a burst of loud and long applause. And
this was the speech which, now prop-
erly fitted into the Palace setting, ap-
peared on the screen above the or-
chestra. With the musical background
also “dubbed’,’ in, it was complete.
The next sequence for today’s record-
ing was a barracks cot, the ghetto bar-
ber divesting himself, with one brief
wriggle, of all his clothes but under-
wear!
Mr. Chaplin watched it, made fun of
his own acting, then, f or no reason at
all, proceeded to execute a ballet step
to the music, taking himself around to
where, when the first music rehearsal
for the scene ended, he was beside Mr.
Willson.
“You know,” he said, “we could do
some very funny music where my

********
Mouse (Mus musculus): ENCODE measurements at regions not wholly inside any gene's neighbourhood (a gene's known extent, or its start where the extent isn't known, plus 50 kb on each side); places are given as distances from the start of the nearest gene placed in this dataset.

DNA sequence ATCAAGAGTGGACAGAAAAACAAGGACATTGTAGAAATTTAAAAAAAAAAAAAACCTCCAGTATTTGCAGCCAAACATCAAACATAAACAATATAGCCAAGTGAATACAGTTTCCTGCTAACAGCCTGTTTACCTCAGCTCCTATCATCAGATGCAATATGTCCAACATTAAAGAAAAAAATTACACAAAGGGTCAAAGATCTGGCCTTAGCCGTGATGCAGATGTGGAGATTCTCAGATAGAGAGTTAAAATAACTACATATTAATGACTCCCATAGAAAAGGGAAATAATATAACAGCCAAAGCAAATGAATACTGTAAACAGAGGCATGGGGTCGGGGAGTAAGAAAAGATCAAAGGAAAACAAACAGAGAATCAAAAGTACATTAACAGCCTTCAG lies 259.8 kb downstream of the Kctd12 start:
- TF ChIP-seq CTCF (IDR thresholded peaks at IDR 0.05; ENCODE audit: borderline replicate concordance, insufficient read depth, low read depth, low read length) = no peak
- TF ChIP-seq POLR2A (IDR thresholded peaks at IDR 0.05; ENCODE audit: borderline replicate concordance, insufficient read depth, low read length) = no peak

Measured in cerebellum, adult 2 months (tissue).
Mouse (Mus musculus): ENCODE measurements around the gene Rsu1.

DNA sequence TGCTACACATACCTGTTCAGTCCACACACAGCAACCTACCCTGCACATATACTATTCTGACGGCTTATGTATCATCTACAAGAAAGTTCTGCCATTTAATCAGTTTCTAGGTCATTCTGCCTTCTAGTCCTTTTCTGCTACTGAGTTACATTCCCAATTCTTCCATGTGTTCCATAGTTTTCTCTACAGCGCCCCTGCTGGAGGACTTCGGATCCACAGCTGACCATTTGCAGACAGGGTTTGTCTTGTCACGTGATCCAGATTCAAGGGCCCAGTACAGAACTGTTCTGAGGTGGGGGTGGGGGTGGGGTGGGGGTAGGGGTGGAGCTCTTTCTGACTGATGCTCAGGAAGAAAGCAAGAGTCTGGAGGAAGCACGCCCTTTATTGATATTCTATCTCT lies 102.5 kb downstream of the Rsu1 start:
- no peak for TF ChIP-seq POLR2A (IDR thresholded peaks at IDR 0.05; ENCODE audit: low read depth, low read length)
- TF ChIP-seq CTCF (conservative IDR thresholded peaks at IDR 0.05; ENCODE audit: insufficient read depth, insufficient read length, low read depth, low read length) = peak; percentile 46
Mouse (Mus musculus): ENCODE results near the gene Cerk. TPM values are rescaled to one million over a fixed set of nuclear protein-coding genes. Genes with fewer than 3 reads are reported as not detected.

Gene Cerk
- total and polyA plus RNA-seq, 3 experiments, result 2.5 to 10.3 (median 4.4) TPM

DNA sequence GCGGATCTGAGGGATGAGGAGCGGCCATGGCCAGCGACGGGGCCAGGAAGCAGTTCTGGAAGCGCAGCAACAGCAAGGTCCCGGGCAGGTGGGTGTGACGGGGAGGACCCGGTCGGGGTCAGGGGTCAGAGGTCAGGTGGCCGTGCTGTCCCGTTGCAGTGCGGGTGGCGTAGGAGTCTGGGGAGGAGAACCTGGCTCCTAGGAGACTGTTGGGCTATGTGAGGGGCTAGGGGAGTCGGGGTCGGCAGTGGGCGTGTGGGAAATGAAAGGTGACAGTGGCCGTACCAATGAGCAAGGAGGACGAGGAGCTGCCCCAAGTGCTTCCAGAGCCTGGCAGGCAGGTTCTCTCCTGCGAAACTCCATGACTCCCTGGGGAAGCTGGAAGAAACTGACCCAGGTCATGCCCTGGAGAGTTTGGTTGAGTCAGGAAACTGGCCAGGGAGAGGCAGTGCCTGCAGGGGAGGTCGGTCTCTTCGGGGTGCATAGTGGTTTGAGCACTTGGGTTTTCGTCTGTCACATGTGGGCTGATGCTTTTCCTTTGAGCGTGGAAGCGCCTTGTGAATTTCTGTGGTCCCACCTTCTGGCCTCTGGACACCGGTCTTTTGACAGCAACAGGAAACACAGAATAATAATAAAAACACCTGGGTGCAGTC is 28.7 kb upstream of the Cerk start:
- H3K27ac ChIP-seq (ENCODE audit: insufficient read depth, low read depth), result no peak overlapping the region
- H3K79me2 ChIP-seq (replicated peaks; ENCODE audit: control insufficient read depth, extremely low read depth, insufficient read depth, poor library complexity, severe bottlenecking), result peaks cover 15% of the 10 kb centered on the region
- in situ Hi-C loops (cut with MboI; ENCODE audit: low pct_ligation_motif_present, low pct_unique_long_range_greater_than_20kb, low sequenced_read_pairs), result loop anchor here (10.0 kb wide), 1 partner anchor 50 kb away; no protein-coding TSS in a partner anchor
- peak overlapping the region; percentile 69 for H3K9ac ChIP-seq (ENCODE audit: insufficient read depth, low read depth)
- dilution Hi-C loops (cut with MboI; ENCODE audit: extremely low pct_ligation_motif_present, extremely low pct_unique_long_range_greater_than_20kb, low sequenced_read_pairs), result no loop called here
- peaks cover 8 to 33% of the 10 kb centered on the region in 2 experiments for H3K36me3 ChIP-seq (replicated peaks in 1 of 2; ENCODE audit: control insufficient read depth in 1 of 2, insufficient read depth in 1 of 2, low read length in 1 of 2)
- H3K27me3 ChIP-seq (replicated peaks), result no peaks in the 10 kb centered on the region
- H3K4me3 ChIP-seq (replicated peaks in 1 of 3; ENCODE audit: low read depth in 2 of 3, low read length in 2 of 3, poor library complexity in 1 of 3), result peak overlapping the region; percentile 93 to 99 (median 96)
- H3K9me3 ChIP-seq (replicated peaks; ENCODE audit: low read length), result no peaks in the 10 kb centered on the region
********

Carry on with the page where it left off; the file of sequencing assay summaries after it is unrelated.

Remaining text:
clothes slide to the floor.”

“He doesn’t fool around much,” Russ
Spencer remarked with a grin.
“Something chromatic?” suggested
Mr. Willson… “something like this….”
He came down from the podium, and
with a bit of vocal illustration accom-
panied by a bit of illustrative wriggling
on the part of the actor, a satisfactory
result was arrived at … but one which
I did not wait to see recorded, for now
Mr. Chaplin’s car was waiting to take
me home. He walked outside with me.
“Haven’t you been longer on this pic-
ture,” I asked, “than on any other you
ever made?”
“Much longer,” he said, in his friendly,
simple. always unassuming manner,
“for I have wanted this more than any
comedy I ever made, to be a good one.
Just now, the world needs laughter so
much.”
“By the way,” I said, “while we were
talking about London I wanted to ask
the names of your father and mother.
Were they both English people?”
“Quite,” he smiled. “Both born in
London. My father was Charles Chaplin
too. And my mother,” he said, putting
me into the car and giving his chauffeur
the name of my Hollywood hotel…
“my mother’s name was Lily Harley.”